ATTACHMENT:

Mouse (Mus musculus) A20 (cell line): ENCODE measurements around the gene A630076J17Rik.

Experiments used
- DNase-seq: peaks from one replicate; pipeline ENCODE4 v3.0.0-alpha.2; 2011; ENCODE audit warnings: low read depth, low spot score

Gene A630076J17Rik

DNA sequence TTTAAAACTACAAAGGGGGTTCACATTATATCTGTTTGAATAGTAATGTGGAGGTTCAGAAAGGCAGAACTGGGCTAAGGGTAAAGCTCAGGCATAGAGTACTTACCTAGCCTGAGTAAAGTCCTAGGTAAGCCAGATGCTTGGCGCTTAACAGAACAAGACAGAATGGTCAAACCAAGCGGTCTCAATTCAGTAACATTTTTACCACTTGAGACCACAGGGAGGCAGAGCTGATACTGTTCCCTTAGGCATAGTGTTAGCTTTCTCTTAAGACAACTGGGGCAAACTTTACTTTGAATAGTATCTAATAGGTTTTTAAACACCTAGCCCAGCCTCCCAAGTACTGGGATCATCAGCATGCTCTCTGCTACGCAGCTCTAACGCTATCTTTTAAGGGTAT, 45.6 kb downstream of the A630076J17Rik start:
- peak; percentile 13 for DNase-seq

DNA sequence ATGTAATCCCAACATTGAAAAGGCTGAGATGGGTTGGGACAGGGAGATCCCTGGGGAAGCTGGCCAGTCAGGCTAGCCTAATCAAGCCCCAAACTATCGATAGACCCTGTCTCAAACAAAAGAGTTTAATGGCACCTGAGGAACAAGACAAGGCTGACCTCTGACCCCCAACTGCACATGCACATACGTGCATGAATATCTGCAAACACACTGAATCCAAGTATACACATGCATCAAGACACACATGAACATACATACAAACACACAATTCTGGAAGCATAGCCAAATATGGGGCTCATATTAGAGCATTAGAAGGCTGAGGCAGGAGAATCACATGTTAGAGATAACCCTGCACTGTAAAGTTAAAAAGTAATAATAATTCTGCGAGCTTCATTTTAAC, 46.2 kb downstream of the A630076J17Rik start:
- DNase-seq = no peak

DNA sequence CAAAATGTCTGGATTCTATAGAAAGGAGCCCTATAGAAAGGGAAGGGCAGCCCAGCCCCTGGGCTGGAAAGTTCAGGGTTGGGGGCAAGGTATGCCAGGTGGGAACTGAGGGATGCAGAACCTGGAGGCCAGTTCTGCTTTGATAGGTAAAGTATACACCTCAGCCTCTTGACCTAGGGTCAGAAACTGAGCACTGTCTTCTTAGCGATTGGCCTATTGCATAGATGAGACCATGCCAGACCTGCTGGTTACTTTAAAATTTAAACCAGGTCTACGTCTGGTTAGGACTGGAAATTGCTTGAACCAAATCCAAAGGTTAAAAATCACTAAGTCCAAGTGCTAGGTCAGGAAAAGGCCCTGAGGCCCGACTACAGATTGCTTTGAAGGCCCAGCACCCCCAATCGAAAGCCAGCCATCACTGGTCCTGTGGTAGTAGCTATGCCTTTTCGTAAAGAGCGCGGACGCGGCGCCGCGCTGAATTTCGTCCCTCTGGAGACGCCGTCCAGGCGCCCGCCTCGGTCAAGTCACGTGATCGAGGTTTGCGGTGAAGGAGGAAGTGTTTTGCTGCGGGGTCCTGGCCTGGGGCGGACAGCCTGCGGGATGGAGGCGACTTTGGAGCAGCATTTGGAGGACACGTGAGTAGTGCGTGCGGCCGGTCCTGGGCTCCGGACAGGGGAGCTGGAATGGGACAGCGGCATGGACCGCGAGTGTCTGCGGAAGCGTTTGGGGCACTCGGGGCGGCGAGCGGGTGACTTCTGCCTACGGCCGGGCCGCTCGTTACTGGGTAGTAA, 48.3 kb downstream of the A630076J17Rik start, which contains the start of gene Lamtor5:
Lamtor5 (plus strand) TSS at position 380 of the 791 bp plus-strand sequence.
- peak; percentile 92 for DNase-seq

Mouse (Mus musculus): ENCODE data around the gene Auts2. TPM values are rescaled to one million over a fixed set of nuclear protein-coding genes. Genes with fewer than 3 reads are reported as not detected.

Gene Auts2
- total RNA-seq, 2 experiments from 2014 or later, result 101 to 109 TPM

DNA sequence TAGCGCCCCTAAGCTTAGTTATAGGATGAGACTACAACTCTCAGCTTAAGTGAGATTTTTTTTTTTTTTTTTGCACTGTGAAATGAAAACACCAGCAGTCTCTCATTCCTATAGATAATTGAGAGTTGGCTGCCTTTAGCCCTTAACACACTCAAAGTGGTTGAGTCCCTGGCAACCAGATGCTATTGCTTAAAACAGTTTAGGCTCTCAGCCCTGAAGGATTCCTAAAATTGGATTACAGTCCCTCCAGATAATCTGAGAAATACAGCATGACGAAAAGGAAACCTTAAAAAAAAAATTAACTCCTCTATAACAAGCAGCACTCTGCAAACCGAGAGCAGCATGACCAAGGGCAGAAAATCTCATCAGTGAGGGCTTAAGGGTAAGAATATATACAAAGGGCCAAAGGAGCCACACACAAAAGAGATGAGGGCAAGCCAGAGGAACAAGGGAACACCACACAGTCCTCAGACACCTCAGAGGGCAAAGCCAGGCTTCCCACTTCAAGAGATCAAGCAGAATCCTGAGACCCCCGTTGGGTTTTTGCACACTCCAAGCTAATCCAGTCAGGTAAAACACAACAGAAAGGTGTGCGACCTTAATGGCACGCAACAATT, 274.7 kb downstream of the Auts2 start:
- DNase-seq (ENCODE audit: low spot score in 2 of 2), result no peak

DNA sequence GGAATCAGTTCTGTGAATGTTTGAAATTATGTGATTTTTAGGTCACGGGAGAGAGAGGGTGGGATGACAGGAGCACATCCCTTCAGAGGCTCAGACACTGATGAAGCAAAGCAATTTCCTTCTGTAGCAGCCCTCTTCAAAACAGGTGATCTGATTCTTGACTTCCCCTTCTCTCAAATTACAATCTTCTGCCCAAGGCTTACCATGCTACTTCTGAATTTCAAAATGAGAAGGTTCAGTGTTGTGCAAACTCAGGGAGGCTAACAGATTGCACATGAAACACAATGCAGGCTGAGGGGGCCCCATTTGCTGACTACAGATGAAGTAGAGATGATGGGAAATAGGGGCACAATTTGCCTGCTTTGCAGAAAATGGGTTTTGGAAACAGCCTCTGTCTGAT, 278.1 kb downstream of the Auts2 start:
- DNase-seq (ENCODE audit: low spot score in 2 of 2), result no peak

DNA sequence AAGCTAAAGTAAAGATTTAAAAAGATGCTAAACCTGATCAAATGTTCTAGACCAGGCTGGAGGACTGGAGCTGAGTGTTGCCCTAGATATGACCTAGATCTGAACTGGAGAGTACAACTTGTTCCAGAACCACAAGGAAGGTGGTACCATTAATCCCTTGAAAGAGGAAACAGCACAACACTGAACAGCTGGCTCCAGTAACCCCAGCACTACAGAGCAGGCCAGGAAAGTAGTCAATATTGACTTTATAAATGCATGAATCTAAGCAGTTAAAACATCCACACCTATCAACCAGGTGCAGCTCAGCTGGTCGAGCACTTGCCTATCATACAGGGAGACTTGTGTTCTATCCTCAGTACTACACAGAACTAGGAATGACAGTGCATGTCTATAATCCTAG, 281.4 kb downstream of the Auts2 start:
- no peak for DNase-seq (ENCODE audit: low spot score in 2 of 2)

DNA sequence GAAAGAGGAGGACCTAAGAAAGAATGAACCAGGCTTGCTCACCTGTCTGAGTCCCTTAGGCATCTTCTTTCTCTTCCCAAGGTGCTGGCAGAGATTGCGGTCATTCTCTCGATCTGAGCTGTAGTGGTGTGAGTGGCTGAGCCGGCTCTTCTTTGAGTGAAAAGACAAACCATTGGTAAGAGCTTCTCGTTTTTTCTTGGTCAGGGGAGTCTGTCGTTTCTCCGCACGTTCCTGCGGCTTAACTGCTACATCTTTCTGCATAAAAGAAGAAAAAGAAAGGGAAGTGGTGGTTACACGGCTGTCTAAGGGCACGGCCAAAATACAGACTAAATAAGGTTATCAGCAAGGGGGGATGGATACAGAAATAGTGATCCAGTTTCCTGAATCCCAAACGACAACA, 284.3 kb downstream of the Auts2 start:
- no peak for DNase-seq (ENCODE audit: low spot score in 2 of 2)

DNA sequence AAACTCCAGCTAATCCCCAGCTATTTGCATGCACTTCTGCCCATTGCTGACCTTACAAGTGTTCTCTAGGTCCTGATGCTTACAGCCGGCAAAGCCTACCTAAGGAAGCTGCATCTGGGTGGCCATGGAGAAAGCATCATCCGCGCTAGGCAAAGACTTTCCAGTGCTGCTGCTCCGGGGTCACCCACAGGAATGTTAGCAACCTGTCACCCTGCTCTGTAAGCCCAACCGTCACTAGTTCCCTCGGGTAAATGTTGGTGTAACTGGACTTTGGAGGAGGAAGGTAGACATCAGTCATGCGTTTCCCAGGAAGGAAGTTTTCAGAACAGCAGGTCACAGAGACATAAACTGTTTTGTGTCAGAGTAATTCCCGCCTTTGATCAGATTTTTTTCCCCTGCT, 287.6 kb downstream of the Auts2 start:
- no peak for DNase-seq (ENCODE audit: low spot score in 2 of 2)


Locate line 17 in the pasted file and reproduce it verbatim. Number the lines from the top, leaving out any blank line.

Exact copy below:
DNA sequence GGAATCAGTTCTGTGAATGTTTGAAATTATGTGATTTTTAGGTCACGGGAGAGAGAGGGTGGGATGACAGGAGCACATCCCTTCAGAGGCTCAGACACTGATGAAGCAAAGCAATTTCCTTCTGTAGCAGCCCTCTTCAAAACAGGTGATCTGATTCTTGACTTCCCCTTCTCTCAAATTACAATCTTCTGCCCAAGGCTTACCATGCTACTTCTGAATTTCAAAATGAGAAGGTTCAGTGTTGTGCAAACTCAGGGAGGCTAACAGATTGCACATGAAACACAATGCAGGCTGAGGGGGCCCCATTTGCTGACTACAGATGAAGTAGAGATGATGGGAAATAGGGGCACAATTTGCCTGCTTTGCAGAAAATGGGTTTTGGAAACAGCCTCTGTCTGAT, 278.1 kb downstream of the Auts2 start: